Political Perspectives is produced by the students and faculty of Carleton University's School of Journalism and Communication, Canada's oldest journalism school.

MAY 2011

Twitter and elections: tales from the Twilight Zone

Posted by jsallot under All, Election 2011, Election 2011 Faculty links, Election 2011 Media commentary, Media Commentary, Post-election

Jeff Sallot

Following the early East Coast  results on Twitter election night while TV and radio broadcasts were still blacked out in my time zone was like stepping through a door into another universe that was being run by the Mad Hatter and the cast of Saturday Night Live.

It was bizarre and often funny, but the sober morning-after message is clear: we better damn well fix our voting laws here in Canada before the next election to accommodate this new parallel universe where real-time communication has a global reach.

If we don’t we risk corrupting the electoral process.

And those of us in the journalism biz may find the value of our coin – credibility – greatly debased. Read more…


The Conservative fork in the road

Posted by cwaddell under All, Election 2011, Election 2011 Faculty links, Post-election

Christopher Waddell

Lost in the post-election commentary about the future of the Liberal party and the challenges Jack Layton will face in managing his new caucus is the dilemma that Stephen Harper must now confront.

Monday’s results demonstrated that two groups of voters who had no obvious home in this election – fiscal and social conservatives and fiscal conservative/social liberals – both cast their lots in with Mr Harper.

The former group has always supported the Conservatives but had plenty of reason to be disappointed with the past two minority governments, particularly as it pertains to controlling government spending and reducing the size of government. They have also chafed at the Conservatives’ unwillingness to implement a social conservative agenda on issues such as abortion.

Read more…

MAY 2011

Ignatieff’s pre-mature evacuation

Posted by padams under Election 2011, Election 2011 Campaign strategy, Political Strategy, Post-election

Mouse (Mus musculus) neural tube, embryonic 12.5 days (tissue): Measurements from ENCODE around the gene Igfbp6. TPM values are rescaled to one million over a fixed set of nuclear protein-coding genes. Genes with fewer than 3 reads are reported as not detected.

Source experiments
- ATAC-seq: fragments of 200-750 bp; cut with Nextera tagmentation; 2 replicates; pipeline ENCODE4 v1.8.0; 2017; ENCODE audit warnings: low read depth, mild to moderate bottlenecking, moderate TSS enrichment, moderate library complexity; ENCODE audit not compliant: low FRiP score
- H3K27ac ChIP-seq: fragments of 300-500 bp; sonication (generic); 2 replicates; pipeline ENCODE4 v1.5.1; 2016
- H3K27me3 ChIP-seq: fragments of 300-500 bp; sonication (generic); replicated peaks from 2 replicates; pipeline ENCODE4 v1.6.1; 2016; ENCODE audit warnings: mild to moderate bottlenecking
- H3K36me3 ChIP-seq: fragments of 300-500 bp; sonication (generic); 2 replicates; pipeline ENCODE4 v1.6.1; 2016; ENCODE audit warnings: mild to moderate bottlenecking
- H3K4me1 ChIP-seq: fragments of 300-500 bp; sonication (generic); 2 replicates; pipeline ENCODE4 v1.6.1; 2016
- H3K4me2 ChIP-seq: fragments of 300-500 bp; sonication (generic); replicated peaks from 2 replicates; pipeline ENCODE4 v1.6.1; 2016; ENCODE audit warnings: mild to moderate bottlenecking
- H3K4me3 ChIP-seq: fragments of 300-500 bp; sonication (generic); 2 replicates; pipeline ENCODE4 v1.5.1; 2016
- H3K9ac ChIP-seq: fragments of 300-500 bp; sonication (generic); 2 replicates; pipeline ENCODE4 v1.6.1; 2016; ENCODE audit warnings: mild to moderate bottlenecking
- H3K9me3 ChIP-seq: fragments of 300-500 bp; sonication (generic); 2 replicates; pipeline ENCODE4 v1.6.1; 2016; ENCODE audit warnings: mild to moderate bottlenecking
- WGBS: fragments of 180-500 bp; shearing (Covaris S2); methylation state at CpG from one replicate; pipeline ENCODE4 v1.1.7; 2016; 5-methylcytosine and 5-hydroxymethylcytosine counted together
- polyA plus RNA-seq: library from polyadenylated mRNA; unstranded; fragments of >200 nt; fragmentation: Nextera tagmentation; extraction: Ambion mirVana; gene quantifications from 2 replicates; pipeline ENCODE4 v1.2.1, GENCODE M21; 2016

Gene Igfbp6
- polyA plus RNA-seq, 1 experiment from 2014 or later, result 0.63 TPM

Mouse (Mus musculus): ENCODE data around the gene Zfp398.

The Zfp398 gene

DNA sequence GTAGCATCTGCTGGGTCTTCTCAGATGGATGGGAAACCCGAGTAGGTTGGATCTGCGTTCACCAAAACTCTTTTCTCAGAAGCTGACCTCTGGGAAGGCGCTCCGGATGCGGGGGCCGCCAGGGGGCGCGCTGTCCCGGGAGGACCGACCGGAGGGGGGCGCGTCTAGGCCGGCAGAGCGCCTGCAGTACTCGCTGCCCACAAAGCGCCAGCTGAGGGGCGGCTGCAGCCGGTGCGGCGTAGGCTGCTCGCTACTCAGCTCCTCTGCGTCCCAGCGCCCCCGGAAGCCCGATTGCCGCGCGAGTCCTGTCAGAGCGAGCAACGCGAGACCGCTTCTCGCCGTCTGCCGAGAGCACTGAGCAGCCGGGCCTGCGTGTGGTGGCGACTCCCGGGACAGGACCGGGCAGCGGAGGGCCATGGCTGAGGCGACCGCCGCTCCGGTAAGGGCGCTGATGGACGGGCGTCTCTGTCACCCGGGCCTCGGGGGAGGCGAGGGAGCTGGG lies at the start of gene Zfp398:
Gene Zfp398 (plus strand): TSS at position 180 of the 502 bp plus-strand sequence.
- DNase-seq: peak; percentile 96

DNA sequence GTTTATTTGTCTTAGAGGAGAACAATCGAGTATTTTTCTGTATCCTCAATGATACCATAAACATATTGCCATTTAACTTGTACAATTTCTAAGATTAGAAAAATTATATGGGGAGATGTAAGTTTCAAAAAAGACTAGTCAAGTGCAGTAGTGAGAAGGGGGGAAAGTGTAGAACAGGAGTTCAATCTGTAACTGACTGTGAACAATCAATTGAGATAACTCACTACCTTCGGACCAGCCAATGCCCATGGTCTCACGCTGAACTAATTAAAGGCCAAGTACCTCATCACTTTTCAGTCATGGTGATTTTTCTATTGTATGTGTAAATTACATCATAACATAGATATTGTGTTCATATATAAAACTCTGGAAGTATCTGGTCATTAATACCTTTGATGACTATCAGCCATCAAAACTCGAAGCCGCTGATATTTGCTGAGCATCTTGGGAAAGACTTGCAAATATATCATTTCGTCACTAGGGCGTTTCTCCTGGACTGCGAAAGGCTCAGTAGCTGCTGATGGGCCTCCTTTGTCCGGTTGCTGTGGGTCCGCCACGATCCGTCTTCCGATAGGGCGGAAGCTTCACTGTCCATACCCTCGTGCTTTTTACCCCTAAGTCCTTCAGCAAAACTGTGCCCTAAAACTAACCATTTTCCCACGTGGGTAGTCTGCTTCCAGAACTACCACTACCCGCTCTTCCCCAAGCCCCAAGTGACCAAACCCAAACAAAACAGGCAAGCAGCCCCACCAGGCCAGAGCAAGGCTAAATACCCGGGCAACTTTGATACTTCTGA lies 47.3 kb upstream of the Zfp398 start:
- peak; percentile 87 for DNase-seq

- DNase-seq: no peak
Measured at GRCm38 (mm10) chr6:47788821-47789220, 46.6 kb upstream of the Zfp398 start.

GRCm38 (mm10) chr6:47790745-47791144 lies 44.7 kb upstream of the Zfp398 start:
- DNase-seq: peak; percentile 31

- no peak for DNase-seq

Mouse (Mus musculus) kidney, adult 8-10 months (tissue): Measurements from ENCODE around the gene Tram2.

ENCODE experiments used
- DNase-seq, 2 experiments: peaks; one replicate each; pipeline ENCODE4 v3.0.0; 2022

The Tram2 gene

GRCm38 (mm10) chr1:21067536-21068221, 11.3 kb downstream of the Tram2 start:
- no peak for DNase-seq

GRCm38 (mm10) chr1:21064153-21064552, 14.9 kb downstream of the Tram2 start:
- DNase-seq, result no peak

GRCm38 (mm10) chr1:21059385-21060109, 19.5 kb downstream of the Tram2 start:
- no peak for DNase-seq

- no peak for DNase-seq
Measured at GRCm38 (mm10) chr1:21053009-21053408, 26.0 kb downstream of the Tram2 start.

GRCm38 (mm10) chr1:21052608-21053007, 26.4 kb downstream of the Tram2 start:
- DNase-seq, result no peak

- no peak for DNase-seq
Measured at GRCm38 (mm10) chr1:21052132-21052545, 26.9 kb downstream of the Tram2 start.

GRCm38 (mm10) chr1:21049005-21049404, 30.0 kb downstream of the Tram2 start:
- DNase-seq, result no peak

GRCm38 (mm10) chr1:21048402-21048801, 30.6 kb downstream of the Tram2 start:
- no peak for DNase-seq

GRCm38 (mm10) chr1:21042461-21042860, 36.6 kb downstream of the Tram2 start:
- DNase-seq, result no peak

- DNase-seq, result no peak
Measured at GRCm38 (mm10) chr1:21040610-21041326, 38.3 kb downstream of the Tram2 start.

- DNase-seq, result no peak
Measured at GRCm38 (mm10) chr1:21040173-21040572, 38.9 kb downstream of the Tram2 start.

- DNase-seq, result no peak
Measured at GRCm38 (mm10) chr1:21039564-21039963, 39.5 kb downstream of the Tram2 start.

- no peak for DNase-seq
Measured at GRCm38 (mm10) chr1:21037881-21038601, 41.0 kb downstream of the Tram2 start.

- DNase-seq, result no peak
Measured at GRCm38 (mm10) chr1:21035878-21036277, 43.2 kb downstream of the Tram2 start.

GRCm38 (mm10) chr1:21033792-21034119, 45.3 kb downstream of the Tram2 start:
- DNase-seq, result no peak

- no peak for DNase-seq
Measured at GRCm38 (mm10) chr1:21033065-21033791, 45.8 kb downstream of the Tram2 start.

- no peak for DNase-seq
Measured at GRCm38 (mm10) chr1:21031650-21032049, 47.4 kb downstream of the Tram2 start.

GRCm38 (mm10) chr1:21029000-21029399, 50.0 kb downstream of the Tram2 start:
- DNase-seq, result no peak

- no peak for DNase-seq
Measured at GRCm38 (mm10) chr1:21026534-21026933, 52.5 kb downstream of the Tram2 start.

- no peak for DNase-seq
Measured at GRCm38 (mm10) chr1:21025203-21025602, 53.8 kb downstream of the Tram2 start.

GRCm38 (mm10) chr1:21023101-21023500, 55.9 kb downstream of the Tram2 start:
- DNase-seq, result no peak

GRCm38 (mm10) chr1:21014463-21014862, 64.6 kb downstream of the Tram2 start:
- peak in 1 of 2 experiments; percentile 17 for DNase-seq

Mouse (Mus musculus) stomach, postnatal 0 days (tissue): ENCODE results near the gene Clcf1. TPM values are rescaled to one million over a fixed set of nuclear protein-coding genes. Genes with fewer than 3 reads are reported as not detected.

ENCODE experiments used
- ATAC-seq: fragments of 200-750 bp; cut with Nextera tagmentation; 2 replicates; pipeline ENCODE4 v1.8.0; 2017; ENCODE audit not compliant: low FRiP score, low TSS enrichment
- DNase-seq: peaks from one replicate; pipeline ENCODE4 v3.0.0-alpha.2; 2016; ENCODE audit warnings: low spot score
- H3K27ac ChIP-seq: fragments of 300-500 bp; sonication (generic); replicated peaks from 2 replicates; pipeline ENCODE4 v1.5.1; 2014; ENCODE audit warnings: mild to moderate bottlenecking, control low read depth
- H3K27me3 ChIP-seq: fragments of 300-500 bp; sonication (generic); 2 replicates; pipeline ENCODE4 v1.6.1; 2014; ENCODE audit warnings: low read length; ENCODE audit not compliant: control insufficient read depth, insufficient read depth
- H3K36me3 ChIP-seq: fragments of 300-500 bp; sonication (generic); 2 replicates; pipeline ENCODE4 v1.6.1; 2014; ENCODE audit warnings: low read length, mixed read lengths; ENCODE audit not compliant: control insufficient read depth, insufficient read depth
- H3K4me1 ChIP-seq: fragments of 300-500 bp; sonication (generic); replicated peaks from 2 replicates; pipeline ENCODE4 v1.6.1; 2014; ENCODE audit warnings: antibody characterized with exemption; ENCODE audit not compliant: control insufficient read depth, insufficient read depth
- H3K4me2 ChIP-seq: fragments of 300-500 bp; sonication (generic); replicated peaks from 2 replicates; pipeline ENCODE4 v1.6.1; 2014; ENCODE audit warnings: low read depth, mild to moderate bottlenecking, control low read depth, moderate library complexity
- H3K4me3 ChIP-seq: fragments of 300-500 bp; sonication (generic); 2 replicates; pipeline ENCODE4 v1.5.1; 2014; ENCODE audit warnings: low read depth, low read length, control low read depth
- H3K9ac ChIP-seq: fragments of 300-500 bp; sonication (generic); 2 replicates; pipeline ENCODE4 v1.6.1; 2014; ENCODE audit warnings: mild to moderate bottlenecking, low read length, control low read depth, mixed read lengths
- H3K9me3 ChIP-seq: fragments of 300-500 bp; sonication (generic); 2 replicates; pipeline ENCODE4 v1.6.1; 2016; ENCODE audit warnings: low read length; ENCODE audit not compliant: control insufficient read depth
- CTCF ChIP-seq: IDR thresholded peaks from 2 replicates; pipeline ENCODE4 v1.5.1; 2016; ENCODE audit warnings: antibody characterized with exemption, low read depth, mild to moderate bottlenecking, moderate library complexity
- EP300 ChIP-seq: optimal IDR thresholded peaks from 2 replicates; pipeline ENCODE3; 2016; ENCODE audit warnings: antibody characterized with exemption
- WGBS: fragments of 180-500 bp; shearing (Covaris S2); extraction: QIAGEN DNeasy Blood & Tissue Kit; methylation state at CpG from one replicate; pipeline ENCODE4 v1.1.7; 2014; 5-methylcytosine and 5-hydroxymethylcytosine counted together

Paul Adams

Michael Ignatieff’s decision to get out of Dodge is completely understandable on a personal level. Although he is by no means solely responsible for the devastating defeat, he made a significant contribution to it — just as Kim Campbell did with the Progressive Conservatives almost two decades ago.

As opposition leader, Ignatieff chose not to develop a clear program for the party on the economy, on social programs or on the environment. He preferred to wait for distaste of the Harper government to build, expecting that he would automatically be the beneficiary. This spring, he forced an election without having conveyed to Canadians any clear purpose to it other than re-electing the Liberal party, just as he had done with similarly unfortunate effect in the late summer of 2009.

While many people have correctly commented in recent days that no one anticipated the scale of the Liberal defeat, or the wave of support to the New Democratic Party, that is not the whole story. Many people did wonder in March why on earth the Liberals would force an election that they were extremely unlikely to win. It almost seemed as if Michael Ignatieff and many others in the party just wanted to get on with it — so he could have his crack at an election, and that in all likelihood, he and the party would then be released to move on. Read more…


Final Observations

Posted by ealboim under All

Elly Alboim

The final days of the campaign matter

Despite the wind down of media coverage beginning with the Royal Wedding, it was clear once again – as happened in 2004 and 2006 – that the final three days of the campaign can make a difference. In those two elections, the Liberals fought back and depressed the NDP vote. This past weekend, it seems clear that the Conservatives blunted the NDP surge in ROC, most particularly in Ontario. They forced a second consideration and gained a crucial couple of points that won them seats. The NDP increase was not large enough to overcome it. Paid media and a call to strategic voting appeared to work again.

Assessments of leaders matter more than people like to think they do.

The finish is quite consistent with the leadership attribute scores. Mr. Layton’s Quebec breakthrough seems to have a strong leadership component. Mr. Harper ‘s leadership scores stayed high and Mr. Ignatieff’s never really moved. It is likely, as it usually is (see Ed Broadbent), that Mr. Layton’s scores clustered around the “soft” attributes of likeability, while Mr. Harper’s clustered around the “hard” attributes of competence – usually a closer fit with final results. It may be that the weighting of the variables was different in Quebec than was the case in ROC.

Read more…